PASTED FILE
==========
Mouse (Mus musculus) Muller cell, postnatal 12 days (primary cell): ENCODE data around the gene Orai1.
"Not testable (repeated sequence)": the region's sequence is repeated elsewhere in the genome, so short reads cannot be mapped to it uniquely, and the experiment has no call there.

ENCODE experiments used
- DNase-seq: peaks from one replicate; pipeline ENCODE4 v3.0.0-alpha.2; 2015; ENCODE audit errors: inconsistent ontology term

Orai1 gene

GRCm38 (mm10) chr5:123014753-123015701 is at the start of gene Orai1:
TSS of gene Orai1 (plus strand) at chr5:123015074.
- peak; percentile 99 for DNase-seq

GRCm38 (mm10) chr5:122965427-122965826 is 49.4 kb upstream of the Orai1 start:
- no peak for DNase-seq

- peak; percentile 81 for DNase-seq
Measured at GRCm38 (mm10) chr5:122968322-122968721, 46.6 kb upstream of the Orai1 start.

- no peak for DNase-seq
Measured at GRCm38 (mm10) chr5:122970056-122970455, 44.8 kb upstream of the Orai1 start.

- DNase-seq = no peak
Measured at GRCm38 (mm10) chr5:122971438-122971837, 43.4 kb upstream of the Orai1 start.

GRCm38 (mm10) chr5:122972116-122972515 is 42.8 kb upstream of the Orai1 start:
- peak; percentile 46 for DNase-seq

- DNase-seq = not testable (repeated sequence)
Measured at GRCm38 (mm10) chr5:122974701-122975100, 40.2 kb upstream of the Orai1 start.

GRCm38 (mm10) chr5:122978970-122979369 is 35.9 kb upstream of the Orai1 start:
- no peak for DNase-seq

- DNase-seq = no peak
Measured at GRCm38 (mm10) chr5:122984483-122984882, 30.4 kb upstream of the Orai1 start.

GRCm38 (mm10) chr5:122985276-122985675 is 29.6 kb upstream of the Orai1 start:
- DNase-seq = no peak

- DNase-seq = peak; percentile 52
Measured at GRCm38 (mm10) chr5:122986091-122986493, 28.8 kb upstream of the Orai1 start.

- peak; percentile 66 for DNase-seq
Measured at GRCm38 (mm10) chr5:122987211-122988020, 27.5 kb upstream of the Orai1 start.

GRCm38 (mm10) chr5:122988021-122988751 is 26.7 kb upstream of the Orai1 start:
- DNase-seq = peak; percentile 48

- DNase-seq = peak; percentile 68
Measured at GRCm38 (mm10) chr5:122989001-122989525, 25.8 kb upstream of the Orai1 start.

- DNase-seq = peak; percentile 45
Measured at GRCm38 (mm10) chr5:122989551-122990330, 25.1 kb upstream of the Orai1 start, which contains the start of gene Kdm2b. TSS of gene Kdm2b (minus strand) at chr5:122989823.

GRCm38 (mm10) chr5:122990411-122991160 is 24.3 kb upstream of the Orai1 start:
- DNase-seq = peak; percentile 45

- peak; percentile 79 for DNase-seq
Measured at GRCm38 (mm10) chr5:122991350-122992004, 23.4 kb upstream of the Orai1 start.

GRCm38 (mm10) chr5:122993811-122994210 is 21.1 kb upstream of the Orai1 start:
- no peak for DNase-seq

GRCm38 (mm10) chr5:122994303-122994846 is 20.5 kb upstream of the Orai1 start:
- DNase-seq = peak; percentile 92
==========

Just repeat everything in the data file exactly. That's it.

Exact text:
Mouse (Mus musculus) Muller cell, postnatal 12 days (primary cell): ENCODE data around the gene Orai1.
"Not testable (repeated sequence)": the region's sequence is repeated elsewhere in the genome, so short reads cannot be mapped to it uniquely, and the experiment has no call there.

ENCODE experiments used
- DNase-seq: peaks from one replicate; pipeline ENCODE4 v3.0.0-alpha.2; 2015; ENCODE audit errors: inconsistent ontology term

Orai1 gene

GRCm38 (mm10) chr5:123014753-123015701 is at the start of gene Orai1:
TSS of gene Orai1 (plus strand) at chr5:123015074.
- peak; percentile 99 for DNase-seq

GRCm38 (mm10) chr5:122965427-122965826 is 49.4 kb upstream of the Orai1 start:
- no peak for DNase-seq

- peak; percentile 81 for DNase-seq
Measured at GRCm38 (mm10) chr5:122968322-122968721, 46.6 kb upstream of the Orai1 start.

- no peak for DNase-seq
Measured at GRCm38 (mm10) chr5:122970056-122970455, 44.8 kb upstream of the Orai1 start.

- DNase-seq = no peak
Measured at GRCm38 (mm10) chr5:122971438-122971837, 43.4 kb upstream of the Orai1 start.

GRCm38 (mm10) chr5:122972116-122972515 is 42.8 kb upstream of the Orai1 start:
- peak; percentile 46 for DNase-seq

- DNase-seq = not testable (repeated sequence)
Measured at GRCm38 (mm10) chr5:122974701-122975100, 40.2 kb upstream of the Orai1 start.

GRCm38 (mm10) chr5:122978970-122979369 is 35.9 kb upstream of the Orai1 start:
- no peak for DNase-seq

- DNase-seq = no peak
Measured at GRCm38 (mm10) chr5:122984483-122984882, 30.4 kb upstream of the Orai1 start.

GRCm38 (mm10) chr5:122985276-122985675 is 29.6 kb upstream of the Orai1 start:
- DNase-seq = no peak

- DNase-seq = peak; percentile 52
Measured at GRCm38 (mm10) chr5:122986091-122986493, 28.8 kb upstream of the Orai1 start.

- peak; percentile 66 for DNase-seq
Measured at GRCm38 (mm10) chr5:122987211-122988020, 27.5 kb upstream of the Orai1 start.

GRCm38 (mm10) chr5:122988021-122988751 is 26.7 kb upstream of the Orai1 start:
- DNase-seq = peak; percentile 48

- DNase-seq = peak; percentile 68
Measured at GRCm38 (mm10) chr5:122989001-122989525, 25.8 kb upstream of the Orai1 start.

- DNase-seq = peak; percentile 45
Measured at GRCm38 (mm10) chr5:122989551-122990330, 25.1 kb upstream of the Orai1 start, which contains the start of gene Kdm2b. TSS of gene Kdm2b (minus strand) at chr5:122989823.

GRCm38 (mm10) chr5:122990411-122991160 is 24.3 kb upstream of the Orai1 start:
- DNase-seq = peak; percentile 45

- peak; percentile 79 for DNase-seq
Measured at GRCm38 (mm10) chr5:122991350-122992004, 23.4 kb upstream of the Orai1 start.

GRCm38 (mm10) chr5:122993811-122994210 is 21.1 kb upstream of the Orai1 start:
- no peak for DNase-seq

GRCm38 (mm10) chr5:122994303-122994846 is 20.5 kb upstream of the Orai1 start:
- DNase-seq = peak; percentile 92